Feeds

Spamford Wallace's MySpace riches come under attack

The FTC's quest for spam stopping balls

Next gen security for virtualised datacentres

Wallgotten Gains

It's been more than a decade since Wallace first unleashed his torrent of spam on the internet. After facing private lawsuits from AOL and CompuServe and Earthlink, he ultimately agreed to stop spamming and disband his Cyber Promotions outfit. Then, taking the low road, he embraced the more lucrative field of spyware and adware, and so far, no amount of lawsuits or enforcement actions has been able to stop him.

Ben Edelman, an assistant professor at Harvard Business School who studies online advertising fraud, says the FTC is constrained by federal statutes that prevent the agency from seeking criminal penalties or punitive fines. That leaves enforcers largely defanged because they can only go after ill-gotten proceeds.

"There's been a history of inadequate monetary judgments against spyware purveyors and other anti-consumer advertising cases," he said.

But Edelman holds out the possibility that this time Wallace may finally be stopped. Even if the FTC can't seek the kind of harsh penalties necessary to prevent people from getting into the spyware business, there's nothing stopping the agency from sharing its evidence against Wallace and others with the public. That, in turn, could aid lawyers representing private clients who aren't prevented from seeking, and winning, massive punitive fees that could bankrupt the defendants.

Last March MySpace sued Wallace, and four months later the company obtained a preliminary injunction that banished him from the social networking site.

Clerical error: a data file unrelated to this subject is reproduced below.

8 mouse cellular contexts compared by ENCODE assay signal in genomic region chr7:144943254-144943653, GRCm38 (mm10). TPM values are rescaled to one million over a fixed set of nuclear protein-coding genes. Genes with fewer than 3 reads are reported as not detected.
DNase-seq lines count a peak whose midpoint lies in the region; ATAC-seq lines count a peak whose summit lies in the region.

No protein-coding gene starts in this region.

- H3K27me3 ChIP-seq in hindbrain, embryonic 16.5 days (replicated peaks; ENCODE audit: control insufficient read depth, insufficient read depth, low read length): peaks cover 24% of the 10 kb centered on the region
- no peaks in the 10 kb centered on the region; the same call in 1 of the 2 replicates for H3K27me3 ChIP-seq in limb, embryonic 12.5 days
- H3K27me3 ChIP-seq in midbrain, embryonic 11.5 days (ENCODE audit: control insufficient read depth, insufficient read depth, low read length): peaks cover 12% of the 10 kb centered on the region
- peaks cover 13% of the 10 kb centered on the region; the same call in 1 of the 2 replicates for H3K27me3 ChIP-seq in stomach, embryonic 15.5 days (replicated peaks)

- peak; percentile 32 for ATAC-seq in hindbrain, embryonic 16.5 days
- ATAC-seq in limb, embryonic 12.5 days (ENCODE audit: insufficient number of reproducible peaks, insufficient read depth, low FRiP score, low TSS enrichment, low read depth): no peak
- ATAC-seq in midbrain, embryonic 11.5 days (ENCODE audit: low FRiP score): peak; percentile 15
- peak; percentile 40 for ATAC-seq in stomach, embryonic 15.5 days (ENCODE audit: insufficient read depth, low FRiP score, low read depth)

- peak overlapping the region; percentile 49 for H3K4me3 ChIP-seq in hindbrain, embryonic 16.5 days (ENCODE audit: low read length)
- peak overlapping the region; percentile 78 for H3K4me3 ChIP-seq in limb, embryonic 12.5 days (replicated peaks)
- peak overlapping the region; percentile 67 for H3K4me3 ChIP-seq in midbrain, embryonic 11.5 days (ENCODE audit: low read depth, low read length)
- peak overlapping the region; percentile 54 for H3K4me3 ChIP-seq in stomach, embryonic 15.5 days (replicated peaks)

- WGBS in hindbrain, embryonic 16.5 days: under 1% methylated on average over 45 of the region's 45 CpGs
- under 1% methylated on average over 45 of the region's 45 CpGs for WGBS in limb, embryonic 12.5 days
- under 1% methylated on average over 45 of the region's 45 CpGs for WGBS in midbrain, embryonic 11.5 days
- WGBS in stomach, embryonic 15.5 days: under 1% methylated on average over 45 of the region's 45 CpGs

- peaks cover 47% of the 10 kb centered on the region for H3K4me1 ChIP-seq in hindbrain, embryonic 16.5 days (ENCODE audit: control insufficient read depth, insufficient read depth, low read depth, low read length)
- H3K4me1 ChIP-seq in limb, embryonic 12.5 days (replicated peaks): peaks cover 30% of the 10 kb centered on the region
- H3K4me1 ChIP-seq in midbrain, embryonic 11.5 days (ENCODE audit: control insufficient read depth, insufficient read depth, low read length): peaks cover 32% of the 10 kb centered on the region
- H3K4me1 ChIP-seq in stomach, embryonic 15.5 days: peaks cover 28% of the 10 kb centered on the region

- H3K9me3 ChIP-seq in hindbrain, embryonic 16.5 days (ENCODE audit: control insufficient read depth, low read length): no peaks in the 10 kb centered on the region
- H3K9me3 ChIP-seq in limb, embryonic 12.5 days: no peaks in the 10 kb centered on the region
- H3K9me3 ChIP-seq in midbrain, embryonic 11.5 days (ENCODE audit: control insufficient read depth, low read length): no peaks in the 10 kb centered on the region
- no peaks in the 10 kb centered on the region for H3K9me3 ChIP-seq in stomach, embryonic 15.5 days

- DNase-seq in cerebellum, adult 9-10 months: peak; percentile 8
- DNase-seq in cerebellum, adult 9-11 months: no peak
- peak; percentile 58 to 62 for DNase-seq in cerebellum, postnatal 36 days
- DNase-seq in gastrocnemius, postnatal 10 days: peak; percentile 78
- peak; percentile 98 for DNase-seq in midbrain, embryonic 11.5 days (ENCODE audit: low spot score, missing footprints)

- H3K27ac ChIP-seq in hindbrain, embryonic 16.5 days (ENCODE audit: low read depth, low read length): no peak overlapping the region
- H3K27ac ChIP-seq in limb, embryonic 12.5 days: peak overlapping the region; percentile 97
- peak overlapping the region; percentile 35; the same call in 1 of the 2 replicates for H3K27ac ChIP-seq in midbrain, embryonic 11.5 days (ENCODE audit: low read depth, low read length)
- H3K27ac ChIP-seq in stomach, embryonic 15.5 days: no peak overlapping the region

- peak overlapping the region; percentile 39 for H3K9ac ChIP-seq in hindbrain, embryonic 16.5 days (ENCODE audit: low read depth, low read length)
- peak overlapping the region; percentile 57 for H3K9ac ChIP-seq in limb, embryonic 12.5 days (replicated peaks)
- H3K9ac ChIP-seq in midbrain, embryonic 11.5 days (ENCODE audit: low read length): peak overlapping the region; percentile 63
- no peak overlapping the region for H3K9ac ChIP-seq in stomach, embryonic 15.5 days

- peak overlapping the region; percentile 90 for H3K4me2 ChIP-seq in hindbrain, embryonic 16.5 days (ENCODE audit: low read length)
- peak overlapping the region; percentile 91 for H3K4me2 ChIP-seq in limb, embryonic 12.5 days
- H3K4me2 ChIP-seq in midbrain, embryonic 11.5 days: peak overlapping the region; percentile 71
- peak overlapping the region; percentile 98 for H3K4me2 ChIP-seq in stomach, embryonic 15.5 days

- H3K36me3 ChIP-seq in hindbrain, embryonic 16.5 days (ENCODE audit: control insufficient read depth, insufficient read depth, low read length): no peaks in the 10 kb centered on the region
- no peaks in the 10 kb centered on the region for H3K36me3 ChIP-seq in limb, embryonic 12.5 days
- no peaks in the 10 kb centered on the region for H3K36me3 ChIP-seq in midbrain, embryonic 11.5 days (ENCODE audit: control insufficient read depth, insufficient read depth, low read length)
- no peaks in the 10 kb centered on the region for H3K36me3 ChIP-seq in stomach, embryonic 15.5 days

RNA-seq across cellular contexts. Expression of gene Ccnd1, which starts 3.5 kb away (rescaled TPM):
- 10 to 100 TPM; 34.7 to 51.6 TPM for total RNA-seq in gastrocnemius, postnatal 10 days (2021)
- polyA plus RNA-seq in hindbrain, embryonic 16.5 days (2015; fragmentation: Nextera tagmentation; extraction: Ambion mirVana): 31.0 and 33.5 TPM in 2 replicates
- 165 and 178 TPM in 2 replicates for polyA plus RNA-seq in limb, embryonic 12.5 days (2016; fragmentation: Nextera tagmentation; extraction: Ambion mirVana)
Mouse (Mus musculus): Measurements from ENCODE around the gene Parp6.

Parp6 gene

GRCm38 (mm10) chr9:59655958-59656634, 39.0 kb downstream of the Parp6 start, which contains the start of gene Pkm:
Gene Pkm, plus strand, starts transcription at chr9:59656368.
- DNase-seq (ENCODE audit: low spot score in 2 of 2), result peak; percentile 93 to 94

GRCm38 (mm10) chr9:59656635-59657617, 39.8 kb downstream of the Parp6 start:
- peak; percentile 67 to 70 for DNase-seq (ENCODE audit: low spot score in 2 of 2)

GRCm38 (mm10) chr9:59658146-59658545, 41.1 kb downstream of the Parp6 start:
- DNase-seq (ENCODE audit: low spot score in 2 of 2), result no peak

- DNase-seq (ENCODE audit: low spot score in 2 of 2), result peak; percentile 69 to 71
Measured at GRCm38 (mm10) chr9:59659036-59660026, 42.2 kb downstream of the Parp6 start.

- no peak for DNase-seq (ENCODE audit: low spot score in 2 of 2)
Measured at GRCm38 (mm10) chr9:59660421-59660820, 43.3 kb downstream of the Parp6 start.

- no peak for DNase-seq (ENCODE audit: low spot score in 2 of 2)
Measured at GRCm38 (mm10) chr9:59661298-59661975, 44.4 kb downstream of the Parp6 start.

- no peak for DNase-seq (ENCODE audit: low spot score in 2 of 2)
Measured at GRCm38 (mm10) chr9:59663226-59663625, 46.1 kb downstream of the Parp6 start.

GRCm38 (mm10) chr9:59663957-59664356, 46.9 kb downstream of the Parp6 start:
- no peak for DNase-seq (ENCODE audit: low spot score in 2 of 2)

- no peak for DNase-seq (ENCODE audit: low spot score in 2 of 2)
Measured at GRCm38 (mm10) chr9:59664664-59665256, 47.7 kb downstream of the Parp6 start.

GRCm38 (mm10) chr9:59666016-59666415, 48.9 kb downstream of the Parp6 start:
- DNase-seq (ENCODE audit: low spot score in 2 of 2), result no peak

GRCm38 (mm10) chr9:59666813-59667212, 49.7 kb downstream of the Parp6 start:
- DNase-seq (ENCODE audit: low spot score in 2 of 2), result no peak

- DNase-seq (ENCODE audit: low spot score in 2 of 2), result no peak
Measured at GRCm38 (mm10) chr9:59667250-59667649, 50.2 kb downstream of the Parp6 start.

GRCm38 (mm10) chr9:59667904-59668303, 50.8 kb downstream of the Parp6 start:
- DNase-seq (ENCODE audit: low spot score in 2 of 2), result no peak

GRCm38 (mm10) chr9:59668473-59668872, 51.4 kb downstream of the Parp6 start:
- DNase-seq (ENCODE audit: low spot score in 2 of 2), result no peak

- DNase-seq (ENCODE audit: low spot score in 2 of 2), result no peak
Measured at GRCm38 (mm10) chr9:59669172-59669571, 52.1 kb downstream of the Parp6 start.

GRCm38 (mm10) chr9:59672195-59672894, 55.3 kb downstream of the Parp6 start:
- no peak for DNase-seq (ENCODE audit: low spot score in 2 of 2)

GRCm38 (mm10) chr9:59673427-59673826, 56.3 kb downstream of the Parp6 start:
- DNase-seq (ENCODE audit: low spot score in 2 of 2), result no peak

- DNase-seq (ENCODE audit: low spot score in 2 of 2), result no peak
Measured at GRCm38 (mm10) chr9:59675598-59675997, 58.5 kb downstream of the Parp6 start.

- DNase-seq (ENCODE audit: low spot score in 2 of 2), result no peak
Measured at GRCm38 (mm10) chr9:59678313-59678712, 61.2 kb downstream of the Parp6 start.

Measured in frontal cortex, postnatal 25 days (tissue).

It will be worth watching this latest action by the FTC to see if enforcers really have learned anything new. As things stand now, Wallace is an inspiration for countless aspiring cons throughout the world. The lesson: with a little experience writing code and enough determination, you can make a lot of money gumming up people's PCs, and there's little anyone can do about it.

A half million dollars is a decent chunk of change for six months' work. Until public enforcers and private attorneys figure out a way to remove these handsome rewards, the malware scourge is only going to get worse. ®

The essential guide to IT transformation

More from The Register

next story
Goog says patch⁵⁰ your Chrome
64-bit browser loads cat vids FIFTEEN PERCENT faster!
Chinese hackers spied on investigators of Flight MH370 - report
Classified data on flight's disappearance pinched
NIST to sysadmins: clean up your SSH mess
Too many keys, too badly managed
Scratched PC-dispatch patch patched, hatched in batch rematch
Windows security update fixed after triggering blue screens (and screams) of death
Researchers camouflage haxxor traps with fake application traffic
Honeypots sweetened to resemble actual workloads, complete with 'secure' logins
Attack flogged through shiny-clicky social media buttons
66,000 users popped by malicious Flash fudging add-on
prev story

Whitepapers

Best practices for enterprise data
Discussing how technology providers have innovated in order to solve new challenges, creating a new framework for enterprise data.
Implementing global e-invoicing with guaranteed legal certainty
Explaining the role local tax compliance plays in successful supply chain management and e-business and how leading global brands are addressing this.
Advanced data protection for your virtualized environments
Find a natural fit for optimizing protection for the often resource-constrained data protection process found in virtual environments.
How modern custom applications can spur business growth
Learn how to create, deploy and manage custom applications without consuming or expanding the need for scarce, expensive IT resources.
High Performance for All
While HPC is not new, it has traditionally been seen as a specialist area – is it now geared up to meet more mainstream requirements?